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Hypocalcemia Workup

  • Author: Manish Suneja, MD; Chief Editor: Vecihi Batuman, MD, FACP, FASN  more...
 
Updated: Jul 26, 2016
 

Approach Considerations

Symptomatic patients with classic clinical findings of acute hypocalcemia require immediate resuscitation and evaluation. However, most cases of hypocalcemia are discovered by clinical suspicion and appropriate laboratory testing. Albumin, liver function studies, and coagulation parameters should be obtained to assess liver dysfunction and hypoalbuminemia. Blood urea nitrogen (BUN) and serum creatinine should be measured, as elevated levels may indicate renal dysfunction.

In a patient with hypocalcemia, measurement of the serum albumin is essential to distinguish true hypocalcemia, which involves a reduction in ionized serum calcium, from factitious hypocalcemia, meaning decreased total, but not ionized, calcium. To correct for hypoalbuminemia, add 0.8 mg/dL to the total serum calcium for each 1.0 g/dL decrease in albumin below 4.0 g/dL.

The parathyroid hormone (PTH) level should be checked as early as possible. Vitamin D should be measured if deficiency is suspected. In patients with PTH deficiencies, alkaline phosphatase levels tend to be normal or slightly decreased, whereas these levels frequently are elevated in patients with osteomalacia and rickets. If the diagnosis of osteomalacia is suspected, a bone biopsy can determine the final diagnosis.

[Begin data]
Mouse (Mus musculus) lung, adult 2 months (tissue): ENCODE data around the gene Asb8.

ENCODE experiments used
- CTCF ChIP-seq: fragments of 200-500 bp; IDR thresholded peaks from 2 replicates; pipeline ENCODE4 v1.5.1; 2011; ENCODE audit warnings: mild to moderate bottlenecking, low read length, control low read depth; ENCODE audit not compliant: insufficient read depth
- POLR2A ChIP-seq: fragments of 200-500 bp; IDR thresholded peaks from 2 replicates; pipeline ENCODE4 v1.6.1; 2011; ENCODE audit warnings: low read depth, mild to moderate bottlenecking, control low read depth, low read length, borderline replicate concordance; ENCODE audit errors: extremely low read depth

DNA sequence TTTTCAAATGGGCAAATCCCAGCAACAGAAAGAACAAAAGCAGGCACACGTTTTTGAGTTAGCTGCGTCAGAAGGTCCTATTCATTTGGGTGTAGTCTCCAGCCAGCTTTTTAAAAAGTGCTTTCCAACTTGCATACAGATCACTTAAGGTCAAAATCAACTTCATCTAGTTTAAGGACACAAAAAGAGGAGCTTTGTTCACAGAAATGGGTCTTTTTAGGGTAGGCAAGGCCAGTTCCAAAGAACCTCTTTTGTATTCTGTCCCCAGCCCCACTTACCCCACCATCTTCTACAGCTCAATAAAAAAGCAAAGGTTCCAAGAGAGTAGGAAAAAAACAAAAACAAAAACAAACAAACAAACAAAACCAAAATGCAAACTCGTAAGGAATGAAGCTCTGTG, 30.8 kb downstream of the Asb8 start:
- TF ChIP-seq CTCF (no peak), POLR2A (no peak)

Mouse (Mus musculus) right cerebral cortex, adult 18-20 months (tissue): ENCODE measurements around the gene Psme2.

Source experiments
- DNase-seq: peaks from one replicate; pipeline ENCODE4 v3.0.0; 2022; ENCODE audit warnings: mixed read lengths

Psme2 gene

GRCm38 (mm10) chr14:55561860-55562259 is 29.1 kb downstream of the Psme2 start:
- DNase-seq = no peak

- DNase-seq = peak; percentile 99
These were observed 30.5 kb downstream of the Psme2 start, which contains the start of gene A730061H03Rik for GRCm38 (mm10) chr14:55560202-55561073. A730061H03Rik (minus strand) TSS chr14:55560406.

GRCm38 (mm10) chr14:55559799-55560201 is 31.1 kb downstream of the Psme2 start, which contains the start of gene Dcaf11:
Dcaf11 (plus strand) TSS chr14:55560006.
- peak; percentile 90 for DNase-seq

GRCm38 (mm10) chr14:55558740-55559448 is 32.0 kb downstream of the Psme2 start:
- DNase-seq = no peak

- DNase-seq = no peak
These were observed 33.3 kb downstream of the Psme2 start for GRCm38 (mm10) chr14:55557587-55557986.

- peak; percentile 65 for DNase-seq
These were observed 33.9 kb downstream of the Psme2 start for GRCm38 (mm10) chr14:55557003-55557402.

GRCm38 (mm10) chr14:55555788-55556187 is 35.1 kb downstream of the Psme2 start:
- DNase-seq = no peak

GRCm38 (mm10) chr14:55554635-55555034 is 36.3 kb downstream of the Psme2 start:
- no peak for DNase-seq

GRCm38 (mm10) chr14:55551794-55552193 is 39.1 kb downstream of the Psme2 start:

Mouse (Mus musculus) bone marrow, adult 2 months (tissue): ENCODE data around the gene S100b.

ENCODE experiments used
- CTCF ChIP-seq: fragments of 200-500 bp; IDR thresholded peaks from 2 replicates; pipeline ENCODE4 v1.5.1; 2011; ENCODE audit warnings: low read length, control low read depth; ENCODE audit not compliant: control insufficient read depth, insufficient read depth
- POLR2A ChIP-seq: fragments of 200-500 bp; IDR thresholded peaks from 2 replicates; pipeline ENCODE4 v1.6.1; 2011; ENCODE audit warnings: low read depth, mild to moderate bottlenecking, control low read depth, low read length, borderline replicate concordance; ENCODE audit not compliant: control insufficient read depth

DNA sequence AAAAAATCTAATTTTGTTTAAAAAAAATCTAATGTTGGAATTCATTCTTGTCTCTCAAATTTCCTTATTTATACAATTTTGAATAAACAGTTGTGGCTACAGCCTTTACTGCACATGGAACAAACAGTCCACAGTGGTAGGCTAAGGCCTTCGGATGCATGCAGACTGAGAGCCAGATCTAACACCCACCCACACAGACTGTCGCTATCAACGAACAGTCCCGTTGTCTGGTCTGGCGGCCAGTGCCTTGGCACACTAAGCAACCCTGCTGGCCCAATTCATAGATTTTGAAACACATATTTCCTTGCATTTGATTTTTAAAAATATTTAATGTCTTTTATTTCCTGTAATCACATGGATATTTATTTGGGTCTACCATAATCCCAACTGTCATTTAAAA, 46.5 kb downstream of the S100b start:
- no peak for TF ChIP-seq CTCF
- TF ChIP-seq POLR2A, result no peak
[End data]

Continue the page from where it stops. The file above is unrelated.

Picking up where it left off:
An electrocardiogram (ECG) is indicated. Imaging studies may include plain radiography or computed tomography (CT) scans. On radiographs, disorders associated with rickets or osteomalacia present with the pathognomonic Looser zones, which are better observed in the pubic ramus, upper femoral bone, and ribs. Radiography will also disclose osteoblastic metastases from certain tumors (eg, breast, prostate, lung), which can cause hypocalcemia. CT scans of the head may show basal ganglia calcification and extrapyramidal neurologic symptoms (in idiopathic hypoparathyroidism).

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Serum Ionized Calcium

Ionized calcium is the definitive method for diagnosing hypocalcemia. A serum calcium level less than 8.5 mg/dL or an ionized calcium level less than 1.0 mmol/L is considered hypocalcemia.

Analysis for the ionized calcium level must be performed rapidly with whole blood to avoid changes in pH and anion chelation. Blood should be drawn in an unheparinized syringe for best results.

Falsely elevated calcium levels may be seen with elevated acetaminophen levels, alcohol, hydralazine, and hemolysis. Falsely depressed levels can be seen with heparin, oxalate, citrate, or hyperbilirubinemia.

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Serum Electrolytes

In healthy kidneys, parathyroid hormone (PTH) stimulates phosphate excretion. The combination of hypocalcemia and elevated phosphorus levels typically suggests hypoparathyroidism or pseudohypoparathyroidism.

Patients with renal failure and hypocalcemia usually present with hyperphosphatemia and high PTH levels. Hypophosphatemia develops in patients with vitamin D deficiency and hungry bone disease.

The serum magnesium level should always be checked to determine its potential contribution to the hypocalcemia. Occasionally, inadequate dietary magnesium intake leads to hypomagnesemia, hypophosphatemia, and hypocalcemia.

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Parathyroid Hormone